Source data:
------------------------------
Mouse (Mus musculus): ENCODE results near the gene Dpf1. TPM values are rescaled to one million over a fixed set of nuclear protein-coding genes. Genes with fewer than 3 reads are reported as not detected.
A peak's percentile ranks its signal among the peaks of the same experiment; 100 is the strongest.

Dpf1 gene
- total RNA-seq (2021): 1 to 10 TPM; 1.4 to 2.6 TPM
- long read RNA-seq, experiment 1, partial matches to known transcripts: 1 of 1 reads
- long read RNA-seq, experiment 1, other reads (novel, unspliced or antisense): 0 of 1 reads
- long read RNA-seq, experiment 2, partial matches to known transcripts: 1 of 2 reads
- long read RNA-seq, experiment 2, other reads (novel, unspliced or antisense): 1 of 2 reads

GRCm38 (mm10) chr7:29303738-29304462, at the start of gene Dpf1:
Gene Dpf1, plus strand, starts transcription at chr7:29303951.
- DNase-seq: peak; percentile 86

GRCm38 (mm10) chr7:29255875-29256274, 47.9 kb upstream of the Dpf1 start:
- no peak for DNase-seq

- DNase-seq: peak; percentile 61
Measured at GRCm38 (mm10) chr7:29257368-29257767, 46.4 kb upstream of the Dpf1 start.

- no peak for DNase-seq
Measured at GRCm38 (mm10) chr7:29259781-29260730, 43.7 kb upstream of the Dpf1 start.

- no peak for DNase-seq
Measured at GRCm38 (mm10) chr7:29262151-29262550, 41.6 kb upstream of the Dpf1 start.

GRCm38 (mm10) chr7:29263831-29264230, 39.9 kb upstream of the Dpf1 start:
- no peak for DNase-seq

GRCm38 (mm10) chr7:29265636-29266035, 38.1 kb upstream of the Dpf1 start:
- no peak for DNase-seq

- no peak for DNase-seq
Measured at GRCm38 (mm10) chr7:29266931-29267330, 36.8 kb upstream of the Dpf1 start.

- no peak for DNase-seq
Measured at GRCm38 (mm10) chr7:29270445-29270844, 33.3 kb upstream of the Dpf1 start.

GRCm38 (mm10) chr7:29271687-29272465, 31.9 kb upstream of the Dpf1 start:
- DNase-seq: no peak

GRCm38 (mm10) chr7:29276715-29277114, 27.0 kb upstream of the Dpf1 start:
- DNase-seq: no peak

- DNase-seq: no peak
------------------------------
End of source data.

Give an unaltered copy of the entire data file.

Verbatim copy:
Mouse (Mus musculus): ENCODE results near the gene Dpf1. TPM values are rescaled to one million over a fixed set of nuclear protein-coding genes. Genes with fewer than 3 reads are reported as not detected.
A peak's percentile ranks its signal among the peaks of the same experiment; 100 is the strongest.

Dpf1 gene
- total RNA-seq (2021): 1 to 10 TPM; 1.4 to 2.6 TPM
- long read RNA-seq, experiment 1, partial matches to known transcripts: 1 of 1 reads
- long read RNA-seq, experiment 1, other reads (novel, unspliced or antisense): 0 of 1 reads
- long read RNA-seq, experiment 2, partial matches to known transcripts: 1 of 2 reads
- long read RNA-seq, experiment 2, other reads (novel, unspliced or antisense): 1 of 2 reads

GRCm38 (mm10) chr7:29303738-29304462, at the start of gene Dpf1:
Gene Dpf1, plus strand, starts transcription at chr7:29303951.
- DNase-seq: peak; percentile 86

GRCm38 (mm10) chr7:29255875-29256274, 47.9 kb upstream of the Dpf1 start:
- no peak for DNase-seq

- DNase-seq: peak; percentile 61
Measured at GRCm38 (mm10) chr7:29257368-29257767, 46.4 kb upstream of the Dpf1 start.

- no peak for DNase-seq
Measured at GRCm38 (mm10) chr7:29259781-29260730, 43.7 kb upstream of the Dpf1 start.

- no peak for DNase-seq
Measured at GRCm38 (mm10) chr7:29262151-29262550, 41.6 kb upstream of the Dpf1 start.

GRCm38 (mm10) chr7:29263831-29264230, 39.9 kb upstream of the Dpf1 start:
- no peak for DNase-seq

GRCm38 (mm10) chr7:29265636-29266035, 38.1 kb upstream of the Dpf1 start:
- no peak for DNase-seq

- no peak for DNase-seq
Measured at GRCm38 (mm10) chr7:29266931-29267330, 36.8 kb upstream of the Dpf1 start.

- no peak for DNase-seq
Measured at GRCm38 (mm10) chr7:29270445-29270844, 33.3 kb upstream of the Dpf1 start.

GRCm38 (mm10) chr7:29271687-29272465, 31.9 kb upstream of the Dpf1 start:
- DNase-seq: no peak

GRCm38 (mm10) chr7:29276715-29277114, 27.0 kb upstream of the Dpf1 start:
- DNase-seq: no peak

- DNase-seq: no peak